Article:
He admitted that he took Judy with him to Banff Springs, British Columbia, in the Canadian Rockies, to attend a sexual hypnosis seminar. Dr. Farrar is a radiologist. His interest in sexual hypnosis is not explained in the record. At any rate, he and Judy registered together and stayed in the same room. En route they shared a hotel room in San Francisco. On another occasion she accompanied him to St. Louis, where he registered at the Chase Park Plaza and she "was in and out."

Notwithstanding having spent numerous nights with Judy in several states and Canada, the Doctor denies that they ever had sexual relations. Dr. Farrar was born on Washington's birthday in 1936. He was thirty-nine or forty years of age at the time of these escapades. The trial judge obviously was not impressed with his innocence abroad or at home, and his testimony, no doubt, placed a severe strain upon his patience and forbearance.

The record is somewhat meager as to other extra-marital affairs; but it does show, by the Doctor's testimony, that he had not spent the night with anyone else, "other than a pick-up at the bar or something like that"; but, he says, this happened "rarely." He admits to being registered at a Ramada Inn with another woman but does not know her name.

Cruel and inhuman treatment has been defined in various ways and in numerous cases. Further definition is unnecessary. Suffice it to say we cannot conceive of any stronger case of cruel and inhuman treatment than a persistent pattern of adulterous conduct. Nor may it be excused on the basis of a spouse not having contemporaneous knowledge of its occurrence. The hurt, the humiliation, the shame, the wounded pride, the rejection are the same whether the knowledge comes before, during or after the fact. Adultery is rarely perpetrated openly and in the daylight. By its very nature its commission is normally not discovered until the act has been consummated. No man, set upon a pattern of adulterous conduct, willingly furnishes proof of his own turpitude.

We hold that there was ample evidence of cruel and inhuman treatment in this case. We further hold that proof of adultery is admissible in a divorce action charging cruel and inhuman treatment and may form the basis for a decree resting upon cruel and inhuman treatment.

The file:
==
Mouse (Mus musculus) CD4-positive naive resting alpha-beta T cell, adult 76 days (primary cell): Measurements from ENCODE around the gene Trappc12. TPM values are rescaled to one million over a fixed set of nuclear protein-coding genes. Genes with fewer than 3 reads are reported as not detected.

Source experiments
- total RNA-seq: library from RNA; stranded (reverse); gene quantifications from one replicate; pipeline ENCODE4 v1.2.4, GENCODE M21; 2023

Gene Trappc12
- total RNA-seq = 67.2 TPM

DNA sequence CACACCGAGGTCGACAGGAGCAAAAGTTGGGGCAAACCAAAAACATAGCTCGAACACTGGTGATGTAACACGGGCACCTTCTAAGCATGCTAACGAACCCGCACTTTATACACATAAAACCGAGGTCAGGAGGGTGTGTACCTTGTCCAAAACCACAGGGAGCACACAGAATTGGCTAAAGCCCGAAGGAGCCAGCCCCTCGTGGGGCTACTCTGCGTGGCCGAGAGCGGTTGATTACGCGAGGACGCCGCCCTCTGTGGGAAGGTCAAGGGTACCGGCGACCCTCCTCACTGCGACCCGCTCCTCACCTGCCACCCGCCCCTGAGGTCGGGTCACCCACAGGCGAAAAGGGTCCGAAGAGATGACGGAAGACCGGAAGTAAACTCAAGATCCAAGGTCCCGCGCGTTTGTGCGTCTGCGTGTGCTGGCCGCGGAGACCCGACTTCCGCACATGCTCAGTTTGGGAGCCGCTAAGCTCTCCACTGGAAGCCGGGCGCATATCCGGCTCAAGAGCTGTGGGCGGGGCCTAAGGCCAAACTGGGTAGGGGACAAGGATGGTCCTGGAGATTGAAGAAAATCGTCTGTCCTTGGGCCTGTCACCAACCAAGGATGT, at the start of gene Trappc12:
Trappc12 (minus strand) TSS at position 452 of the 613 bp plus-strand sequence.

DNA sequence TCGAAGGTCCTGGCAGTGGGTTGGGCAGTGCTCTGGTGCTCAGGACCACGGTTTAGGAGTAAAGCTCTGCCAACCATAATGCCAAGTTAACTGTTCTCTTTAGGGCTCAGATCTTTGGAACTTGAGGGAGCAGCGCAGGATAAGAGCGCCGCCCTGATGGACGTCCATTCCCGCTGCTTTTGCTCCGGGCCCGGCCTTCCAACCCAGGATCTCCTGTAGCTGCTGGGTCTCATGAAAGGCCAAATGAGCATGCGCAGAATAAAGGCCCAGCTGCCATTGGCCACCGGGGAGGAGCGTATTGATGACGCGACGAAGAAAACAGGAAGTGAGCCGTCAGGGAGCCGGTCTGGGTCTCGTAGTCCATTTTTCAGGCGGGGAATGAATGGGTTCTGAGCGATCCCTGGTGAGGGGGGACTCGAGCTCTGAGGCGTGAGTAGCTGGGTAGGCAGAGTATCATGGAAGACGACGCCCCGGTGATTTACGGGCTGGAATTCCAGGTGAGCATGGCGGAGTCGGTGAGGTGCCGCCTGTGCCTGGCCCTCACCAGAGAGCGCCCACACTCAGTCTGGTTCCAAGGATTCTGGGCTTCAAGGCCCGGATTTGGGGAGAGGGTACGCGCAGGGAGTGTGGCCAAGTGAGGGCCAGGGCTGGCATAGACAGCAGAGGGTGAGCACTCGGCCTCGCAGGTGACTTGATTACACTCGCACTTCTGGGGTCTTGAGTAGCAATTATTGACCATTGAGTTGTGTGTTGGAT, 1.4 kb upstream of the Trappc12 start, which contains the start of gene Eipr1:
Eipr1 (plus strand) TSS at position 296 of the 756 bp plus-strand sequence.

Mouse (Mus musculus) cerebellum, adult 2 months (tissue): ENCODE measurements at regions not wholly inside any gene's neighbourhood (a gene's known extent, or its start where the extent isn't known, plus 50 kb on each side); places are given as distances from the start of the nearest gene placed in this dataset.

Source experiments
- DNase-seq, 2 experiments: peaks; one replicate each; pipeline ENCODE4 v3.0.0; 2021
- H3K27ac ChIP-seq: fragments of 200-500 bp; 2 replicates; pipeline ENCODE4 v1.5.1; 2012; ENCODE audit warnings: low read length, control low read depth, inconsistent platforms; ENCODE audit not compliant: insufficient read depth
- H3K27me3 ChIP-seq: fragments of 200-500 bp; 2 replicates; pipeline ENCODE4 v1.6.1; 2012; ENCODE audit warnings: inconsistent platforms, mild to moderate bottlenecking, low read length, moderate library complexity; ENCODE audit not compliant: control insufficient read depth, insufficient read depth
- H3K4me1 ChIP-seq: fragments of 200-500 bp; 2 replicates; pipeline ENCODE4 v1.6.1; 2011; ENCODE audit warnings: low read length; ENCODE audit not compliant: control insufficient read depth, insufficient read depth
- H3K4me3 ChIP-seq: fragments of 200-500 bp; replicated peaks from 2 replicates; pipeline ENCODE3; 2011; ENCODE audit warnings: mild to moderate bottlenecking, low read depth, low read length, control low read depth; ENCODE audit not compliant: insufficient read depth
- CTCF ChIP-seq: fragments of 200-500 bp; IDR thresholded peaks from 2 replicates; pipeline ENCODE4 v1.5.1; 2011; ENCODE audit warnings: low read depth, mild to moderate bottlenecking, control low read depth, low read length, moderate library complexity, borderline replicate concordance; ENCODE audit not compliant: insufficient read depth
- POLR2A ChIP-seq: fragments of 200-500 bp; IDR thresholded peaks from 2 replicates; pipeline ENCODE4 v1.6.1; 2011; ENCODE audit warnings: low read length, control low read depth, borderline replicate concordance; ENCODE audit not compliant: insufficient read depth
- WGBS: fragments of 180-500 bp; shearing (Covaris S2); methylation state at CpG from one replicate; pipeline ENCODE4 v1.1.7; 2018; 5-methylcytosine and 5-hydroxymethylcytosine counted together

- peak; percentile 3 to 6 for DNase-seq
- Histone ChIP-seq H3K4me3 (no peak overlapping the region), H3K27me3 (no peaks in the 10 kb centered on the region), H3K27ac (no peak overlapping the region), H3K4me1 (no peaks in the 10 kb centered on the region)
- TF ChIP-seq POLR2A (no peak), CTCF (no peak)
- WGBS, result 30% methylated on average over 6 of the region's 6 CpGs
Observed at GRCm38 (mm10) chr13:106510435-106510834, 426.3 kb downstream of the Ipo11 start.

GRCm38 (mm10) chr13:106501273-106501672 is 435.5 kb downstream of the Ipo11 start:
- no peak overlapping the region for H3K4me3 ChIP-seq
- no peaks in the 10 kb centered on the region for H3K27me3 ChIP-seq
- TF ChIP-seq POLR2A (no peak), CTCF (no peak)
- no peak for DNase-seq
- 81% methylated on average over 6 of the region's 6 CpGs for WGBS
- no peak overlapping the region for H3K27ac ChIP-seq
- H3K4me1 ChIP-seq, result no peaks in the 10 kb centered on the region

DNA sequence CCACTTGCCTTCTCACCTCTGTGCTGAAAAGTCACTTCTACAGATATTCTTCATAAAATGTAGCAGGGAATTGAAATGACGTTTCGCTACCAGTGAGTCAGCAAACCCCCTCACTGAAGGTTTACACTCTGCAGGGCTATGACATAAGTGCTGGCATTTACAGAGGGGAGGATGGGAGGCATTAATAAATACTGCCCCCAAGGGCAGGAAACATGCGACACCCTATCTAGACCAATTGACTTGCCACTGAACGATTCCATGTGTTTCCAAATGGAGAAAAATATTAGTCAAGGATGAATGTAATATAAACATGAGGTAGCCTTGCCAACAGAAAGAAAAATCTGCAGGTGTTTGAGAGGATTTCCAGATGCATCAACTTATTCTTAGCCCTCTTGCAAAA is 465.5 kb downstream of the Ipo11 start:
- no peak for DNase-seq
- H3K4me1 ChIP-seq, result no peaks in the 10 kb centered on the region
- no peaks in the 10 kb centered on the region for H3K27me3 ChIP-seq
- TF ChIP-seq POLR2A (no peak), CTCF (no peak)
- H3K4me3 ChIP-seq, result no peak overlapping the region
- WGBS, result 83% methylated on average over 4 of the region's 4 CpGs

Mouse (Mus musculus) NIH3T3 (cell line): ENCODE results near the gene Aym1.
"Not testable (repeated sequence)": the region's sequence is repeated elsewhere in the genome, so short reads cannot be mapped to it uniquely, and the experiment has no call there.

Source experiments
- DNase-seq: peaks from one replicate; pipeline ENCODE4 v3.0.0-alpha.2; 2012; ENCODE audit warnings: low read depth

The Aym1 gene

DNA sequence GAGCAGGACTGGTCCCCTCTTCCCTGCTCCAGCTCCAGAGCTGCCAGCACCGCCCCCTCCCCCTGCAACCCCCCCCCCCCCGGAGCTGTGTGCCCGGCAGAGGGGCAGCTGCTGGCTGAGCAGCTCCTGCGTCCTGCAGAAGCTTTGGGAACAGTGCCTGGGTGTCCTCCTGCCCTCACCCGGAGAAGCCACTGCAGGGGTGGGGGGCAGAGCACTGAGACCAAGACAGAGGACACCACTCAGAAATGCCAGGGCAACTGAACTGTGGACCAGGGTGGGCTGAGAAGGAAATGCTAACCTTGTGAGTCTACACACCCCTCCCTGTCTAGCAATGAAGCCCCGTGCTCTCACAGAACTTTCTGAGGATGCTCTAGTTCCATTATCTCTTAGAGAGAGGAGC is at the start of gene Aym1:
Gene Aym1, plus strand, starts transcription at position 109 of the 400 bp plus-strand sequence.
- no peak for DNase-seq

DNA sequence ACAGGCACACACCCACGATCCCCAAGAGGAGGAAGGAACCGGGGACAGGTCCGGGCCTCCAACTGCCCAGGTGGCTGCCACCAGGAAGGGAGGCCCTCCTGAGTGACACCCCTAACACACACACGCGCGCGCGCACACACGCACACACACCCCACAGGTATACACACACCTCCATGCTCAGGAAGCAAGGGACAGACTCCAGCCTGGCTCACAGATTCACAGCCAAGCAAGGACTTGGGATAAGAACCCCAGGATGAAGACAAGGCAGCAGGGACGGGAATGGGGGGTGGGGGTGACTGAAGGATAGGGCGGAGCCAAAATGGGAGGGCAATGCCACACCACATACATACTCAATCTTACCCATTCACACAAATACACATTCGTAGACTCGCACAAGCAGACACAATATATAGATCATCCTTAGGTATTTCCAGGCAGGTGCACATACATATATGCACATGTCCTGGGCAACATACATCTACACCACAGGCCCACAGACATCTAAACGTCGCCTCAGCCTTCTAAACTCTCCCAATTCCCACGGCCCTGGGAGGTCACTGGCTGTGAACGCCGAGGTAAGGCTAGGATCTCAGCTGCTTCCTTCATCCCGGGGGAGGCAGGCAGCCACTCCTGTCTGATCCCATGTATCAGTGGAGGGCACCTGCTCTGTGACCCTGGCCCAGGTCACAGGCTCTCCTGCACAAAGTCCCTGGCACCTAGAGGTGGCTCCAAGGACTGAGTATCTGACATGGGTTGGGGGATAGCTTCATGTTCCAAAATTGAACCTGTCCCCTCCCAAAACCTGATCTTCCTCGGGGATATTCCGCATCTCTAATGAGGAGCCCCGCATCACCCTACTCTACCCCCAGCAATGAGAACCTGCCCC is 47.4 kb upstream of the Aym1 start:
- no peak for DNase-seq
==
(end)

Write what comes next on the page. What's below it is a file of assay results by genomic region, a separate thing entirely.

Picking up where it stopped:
Indeed, we note an emerging trend to de-scandalize divorce proceedings. The whole purpose of the legislature in enacting recent amendments to Sec. 36-805, T.C.A., 1 was to avoid the insertion of scurrilous matter in divorce bills, with the result that the section now requires that the original pleading "shall set forth the grounds for the divorce in substantially the language of the statute," etc., with the right reserved to the defendant to demand a bill of particulars. See also Rule 12.05, Tenn.R.Civ.P.

A further indication of this trend is Chapter 107 of the Public Acts of 1977, adding irreconcilable difference as a ground of divorce.

We find nothing in reason, logic or precedent which would,...

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37 cases
  • Earls v Earls, 99-00035
    • United States
    • Tennessee Court of Appeals
    • 31 Mayo 2000
    ...a policy that also undergirds the legislative enactment allowing divorce on the ground of irreconcilable differences. In Farrar v. Farrar, 553 S.W.2d 741 (Tenn. 1977), Mr. Justice Henry, writing for the Court said: "We fully recognize that considerations of public policy demand that the ins......
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    • Tennessee Court of Appeals
    • 16 Octubre 2013
    ...of property are reviewed de novo with a presumption of correctness unless the evidence preponderates otherwise. Farrar v. Farrar, 553 S.W.2d 741, 743 (Tenn.1977).Id. at 133.1. Separate Property The first step in dividing a marital estate is to identify all of the parties' property interests......
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    • United States
    • Tennessee Court of Appeals
    • 5 Abril 2013
    ...of property are reviewed de novo with a presumption of correctness unless the evidence preponderates otherwise. Farrar v. Farrar, 553 S.W.2d 741, 743 (Tenn. 1977).Id. at 133.1. Separate Property The first step in dividing a marital estate is to identify all of the parties' property interest......
  • Edmisten v. Edmisten
    • United States
    • Tennessee Court of Appeals
    • 13 Mayo 2003
    ...S.W.2d at 752. Building upon this statement from Lingner, Justice Henry, writing for the Tennessee Supreme Court in Farrar v. Farrar, 553 S.W.2d 741, 744-45 (Tenn. 1977), stated, "We fully recognize that considerations of public policy demand that the institution of marriage be sheltered an......